Kimberlé Williams Crenshaw is a professor of law at UCLA and Columbia.  She has written in the areas of civil rights, black feminist legal theory, and race, racism and the law. Her work has appeared in the Harvard Law Review, the National Black Law Journal, the Stanford Law Review, and the Southern California Law Review. A founding coordinator of the Critical Race Theory workshop; coeditor of Critical Race Theory: Key Documents That Shaped the Movement. Professor Crenshaw lectured nationally and internationally on race matters, addressing audiences throughout Europe, Africa, and South America. Her work on race and gender was influential in the drafting of the equality clause in the South African Constitution. In 2001, she authored the background paper on Race and Gender Discrimination for the United Nations’ World Conference on Racism and helped facilitate the inclusion of gender in the WCAR Conference Declaration. In the domestic arena, she has served as a member of the National Science Foundation’s committee to research violence against women and has assisted the legal team representing Anita Hill.

Elizabeth (Beth) Ribet is the Research Director at the Center on Intersectionality and Social Policy in the School of Law at Columbia. She is simultaneously appointed as an adjunct professor and is team-teaching “Intersectionalities” with Kimberle Crenshaw, in the 2011-2012 academic year. She holds a PhD in Social Relations from the University of California-Irvine, and a JD from UCLA with a concentration in Critical Race Studies. Her doctoral dissertation was grounded in interviews with Jewish daughters of Holocaust survivors in the U.S. Her additional areas of teaching interest in Law include disability law, international law, prison law and policy, torts, labor law, and various areas of critical theory. Professor Ribet writes primarily about the production of new or “emergent” disabilities and illnesses, produced by intersecting dynamics of racial, gender, economic, sexual, ethno-religious, age, and citizenship based stratification and subordination.

Aishah Shahidah Simmons is the producer, writer, and director of the internationally acclaimed, award-winning film NO! The Rape Documentary, which unveils the reality of rape, other forms of sexual violence, and healing in African-American communities. Subtitled in Spanish, French, and Portuguese, NO! also examines how rape is used as a weapon of homophobia. Since its official release in 2006, NO! has been used and is currently being used as an educational organizing tool throughout North America, and in numerous countries in Europe, Africa, Asia, the Pacific Islands, South America, and the Caribbean. Ms. Simmons essays, some of which have been translated into French, Spanish, and Italian, are featured in several anthologies and journals. She facilitates workshops and lectures extensively on the issues of gender-based violence, and the impact of the intersections race, gender, and sexual orientation on the lives of Black women at colleges/universities, high schools, rape crisis centers, battered women’s shelters, prisons, public libraries, non-governmental organizations, religious institutions, government agencies, and film festivals in North America and internationally.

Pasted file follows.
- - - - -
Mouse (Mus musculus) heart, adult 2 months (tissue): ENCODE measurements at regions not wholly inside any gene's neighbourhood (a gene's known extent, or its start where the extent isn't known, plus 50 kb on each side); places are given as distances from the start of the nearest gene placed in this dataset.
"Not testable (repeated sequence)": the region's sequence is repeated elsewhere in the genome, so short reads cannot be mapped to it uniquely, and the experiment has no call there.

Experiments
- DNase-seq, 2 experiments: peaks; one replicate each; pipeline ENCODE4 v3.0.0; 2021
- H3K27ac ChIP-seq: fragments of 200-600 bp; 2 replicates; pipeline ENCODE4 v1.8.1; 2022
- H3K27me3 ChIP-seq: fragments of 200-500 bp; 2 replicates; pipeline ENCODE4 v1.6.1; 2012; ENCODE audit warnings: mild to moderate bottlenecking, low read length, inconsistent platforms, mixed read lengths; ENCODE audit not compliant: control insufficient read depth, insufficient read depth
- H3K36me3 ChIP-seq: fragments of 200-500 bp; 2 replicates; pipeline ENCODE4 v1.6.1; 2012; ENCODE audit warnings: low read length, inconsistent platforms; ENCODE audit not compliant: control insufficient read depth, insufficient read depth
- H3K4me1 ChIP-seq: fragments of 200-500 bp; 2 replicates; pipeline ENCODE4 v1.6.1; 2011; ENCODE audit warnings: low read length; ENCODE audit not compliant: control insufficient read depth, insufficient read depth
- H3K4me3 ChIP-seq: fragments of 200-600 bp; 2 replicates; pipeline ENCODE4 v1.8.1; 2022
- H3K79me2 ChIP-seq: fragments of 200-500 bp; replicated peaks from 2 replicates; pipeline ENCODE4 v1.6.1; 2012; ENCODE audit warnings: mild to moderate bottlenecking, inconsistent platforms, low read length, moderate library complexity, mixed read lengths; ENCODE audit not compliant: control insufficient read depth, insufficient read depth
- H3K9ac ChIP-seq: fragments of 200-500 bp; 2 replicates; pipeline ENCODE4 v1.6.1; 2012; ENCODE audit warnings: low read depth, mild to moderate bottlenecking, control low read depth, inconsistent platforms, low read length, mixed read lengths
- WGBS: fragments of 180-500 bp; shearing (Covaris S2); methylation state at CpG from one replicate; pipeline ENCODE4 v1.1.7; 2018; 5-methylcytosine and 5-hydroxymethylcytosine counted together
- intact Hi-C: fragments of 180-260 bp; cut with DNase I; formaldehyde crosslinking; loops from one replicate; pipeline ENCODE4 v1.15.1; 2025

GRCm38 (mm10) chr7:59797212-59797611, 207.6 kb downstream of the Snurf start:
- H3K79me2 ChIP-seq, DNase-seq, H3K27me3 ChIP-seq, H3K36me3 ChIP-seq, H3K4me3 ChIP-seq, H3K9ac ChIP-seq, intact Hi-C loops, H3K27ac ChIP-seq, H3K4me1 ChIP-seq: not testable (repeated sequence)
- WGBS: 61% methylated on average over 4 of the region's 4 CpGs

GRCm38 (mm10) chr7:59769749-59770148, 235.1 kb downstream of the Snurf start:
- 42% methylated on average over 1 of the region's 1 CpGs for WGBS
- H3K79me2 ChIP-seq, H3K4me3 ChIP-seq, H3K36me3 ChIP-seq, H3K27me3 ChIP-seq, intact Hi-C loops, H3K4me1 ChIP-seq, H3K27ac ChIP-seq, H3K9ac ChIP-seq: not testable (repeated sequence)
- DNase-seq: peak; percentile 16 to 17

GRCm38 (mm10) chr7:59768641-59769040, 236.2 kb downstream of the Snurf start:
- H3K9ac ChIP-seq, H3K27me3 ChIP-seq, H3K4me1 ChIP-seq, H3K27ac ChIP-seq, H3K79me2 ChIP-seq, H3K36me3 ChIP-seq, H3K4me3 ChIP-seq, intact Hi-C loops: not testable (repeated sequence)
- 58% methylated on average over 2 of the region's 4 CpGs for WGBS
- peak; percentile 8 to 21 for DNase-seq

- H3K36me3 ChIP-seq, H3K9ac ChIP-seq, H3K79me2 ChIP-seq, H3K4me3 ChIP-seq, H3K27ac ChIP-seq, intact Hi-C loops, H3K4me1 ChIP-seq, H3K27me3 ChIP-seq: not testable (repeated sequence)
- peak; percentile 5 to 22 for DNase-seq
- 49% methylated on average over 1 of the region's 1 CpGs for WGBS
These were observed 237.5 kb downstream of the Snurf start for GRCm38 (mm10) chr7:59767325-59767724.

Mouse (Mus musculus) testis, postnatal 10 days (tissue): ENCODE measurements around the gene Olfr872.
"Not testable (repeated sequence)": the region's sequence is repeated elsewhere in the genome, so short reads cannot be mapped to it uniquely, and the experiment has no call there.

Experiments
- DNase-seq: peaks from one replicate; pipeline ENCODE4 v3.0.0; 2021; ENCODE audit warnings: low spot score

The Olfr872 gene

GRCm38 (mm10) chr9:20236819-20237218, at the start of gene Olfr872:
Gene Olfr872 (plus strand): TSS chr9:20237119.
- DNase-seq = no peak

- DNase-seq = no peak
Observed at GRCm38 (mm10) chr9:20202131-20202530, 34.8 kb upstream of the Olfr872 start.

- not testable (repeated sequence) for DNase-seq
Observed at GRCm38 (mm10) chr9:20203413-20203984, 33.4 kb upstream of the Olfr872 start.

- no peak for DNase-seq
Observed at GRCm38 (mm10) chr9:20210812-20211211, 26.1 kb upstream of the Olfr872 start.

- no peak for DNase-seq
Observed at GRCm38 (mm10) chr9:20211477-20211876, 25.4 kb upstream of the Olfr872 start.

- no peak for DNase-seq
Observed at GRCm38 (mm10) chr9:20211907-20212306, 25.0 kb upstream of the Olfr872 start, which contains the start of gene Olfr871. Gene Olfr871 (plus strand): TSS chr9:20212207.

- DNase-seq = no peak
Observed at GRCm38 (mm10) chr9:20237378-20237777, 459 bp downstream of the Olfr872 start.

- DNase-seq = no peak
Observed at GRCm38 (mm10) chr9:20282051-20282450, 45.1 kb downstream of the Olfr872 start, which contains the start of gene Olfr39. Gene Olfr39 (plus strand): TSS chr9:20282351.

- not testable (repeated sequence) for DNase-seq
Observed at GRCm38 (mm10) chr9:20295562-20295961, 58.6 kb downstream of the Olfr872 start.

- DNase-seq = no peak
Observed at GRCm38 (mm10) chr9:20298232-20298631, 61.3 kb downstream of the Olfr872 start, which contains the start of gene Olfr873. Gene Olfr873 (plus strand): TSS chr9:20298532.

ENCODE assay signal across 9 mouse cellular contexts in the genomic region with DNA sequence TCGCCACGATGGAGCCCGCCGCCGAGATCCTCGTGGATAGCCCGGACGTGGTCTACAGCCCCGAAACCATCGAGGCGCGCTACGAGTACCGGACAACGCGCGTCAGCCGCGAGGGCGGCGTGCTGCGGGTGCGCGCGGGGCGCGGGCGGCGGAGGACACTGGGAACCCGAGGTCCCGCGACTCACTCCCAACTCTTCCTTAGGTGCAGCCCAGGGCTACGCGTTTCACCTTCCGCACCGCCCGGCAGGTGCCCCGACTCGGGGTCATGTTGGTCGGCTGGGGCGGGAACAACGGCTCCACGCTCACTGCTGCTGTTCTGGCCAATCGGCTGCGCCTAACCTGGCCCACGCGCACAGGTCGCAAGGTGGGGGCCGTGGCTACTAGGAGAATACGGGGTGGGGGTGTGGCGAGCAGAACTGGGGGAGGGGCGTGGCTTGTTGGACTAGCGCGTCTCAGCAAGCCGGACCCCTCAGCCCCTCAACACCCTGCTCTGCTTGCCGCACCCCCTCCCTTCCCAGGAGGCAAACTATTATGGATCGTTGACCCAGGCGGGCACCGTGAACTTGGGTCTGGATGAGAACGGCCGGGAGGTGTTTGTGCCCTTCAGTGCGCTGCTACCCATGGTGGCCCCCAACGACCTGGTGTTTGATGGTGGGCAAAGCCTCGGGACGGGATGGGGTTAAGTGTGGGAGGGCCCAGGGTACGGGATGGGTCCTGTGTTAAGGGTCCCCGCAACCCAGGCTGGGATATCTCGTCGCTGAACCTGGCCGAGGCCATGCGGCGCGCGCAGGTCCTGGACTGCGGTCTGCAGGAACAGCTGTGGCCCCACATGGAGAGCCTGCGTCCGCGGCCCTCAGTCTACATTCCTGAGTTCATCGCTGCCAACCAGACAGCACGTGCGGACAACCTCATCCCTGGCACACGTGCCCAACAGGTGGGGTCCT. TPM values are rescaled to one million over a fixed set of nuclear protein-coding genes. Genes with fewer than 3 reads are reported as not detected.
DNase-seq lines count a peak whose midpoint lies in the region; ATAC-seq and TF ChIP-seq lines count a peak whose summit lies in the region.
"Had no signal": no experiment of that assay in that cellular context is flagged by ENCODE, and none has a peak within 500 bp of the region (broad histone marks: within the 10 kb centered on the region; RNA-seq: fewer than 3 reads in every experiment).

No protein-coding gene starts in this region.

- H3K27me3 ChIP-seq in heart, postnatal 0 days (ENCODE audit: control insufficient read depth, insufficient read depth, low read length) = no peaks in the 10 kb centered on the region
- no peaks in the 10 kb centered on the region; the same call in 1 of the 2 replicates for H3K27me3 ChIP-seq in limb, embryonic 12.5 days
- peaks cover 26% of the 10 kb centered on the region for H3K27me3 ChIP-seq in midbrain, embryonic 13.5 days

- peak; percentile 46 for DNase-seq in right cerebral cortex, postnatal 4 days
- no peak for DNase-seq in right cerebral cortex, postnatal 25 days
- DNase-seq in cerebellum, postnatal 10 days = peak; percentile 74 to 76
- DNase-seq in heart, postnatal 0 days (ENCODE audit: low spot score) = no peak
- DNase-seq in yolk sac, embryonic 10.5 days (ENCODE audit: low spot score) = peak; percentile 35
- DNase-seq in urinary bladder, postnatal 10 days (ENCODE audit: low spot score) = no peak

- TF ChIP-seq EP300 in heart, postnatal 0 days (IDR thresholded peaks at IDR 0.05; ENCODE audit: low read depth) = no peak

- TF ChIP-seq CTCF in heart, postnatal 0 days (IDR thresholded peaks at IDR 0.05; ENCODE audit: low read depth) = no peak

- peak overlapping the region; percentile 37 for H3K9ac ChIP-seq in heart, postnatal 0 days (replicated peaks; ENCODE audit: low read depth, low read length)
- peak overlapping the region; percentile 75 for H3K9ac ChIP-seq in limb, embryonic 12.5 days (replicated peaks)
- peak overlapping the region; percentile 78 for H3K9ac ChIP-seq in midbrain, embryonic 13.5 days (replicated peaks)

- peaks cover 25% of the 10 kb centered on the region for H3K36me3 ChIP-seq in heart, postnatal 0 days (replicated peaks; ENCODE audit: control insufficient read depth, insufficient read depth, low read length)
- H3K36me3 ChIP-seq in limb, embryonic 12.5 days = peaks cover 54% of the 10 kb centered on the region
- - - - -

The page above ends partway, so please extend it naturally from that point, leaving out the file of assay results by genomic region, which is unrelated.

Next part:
Rev. Traci C. West is Professor of Ethics and African American Studies at Drew University Theological School. She received her PhD from Union Theological Seminary. She is the author of Disruptive Christian Ethics: When Racism and Women’s Lives Matter (Westminster John Knox Press, 2006), Wounds of the Spirit: Black Women, Violence, and Resistance Ethics (New York University Press, 1999), and the editor of Our Family Values: Same-sex Marriage and Religion (Praeger, 2006). She has also written several articles on violence against women, racism, clergy ethics, sexuality and other justice issues in church and society. She is an ordained elder in the New York Annual Conference of the United Methodist church who previously served in campus and parish ministry in the Hartford Connecticut area. She is a member of United Methodists of Color for a Fully Inclusive Church. Professor West is also a featured interviewee in NO! The Rape Documentary, and Breaking Silences: The Supplemental Video to NO! both produced and directed by Aishah Shahidah Simmons.

DSK  and Justice FlyerTo RSVP for this free event contact Divine-Asia Planes at

dplanes “at” connectnyc “dot” org or (212) 683-0015 ext.215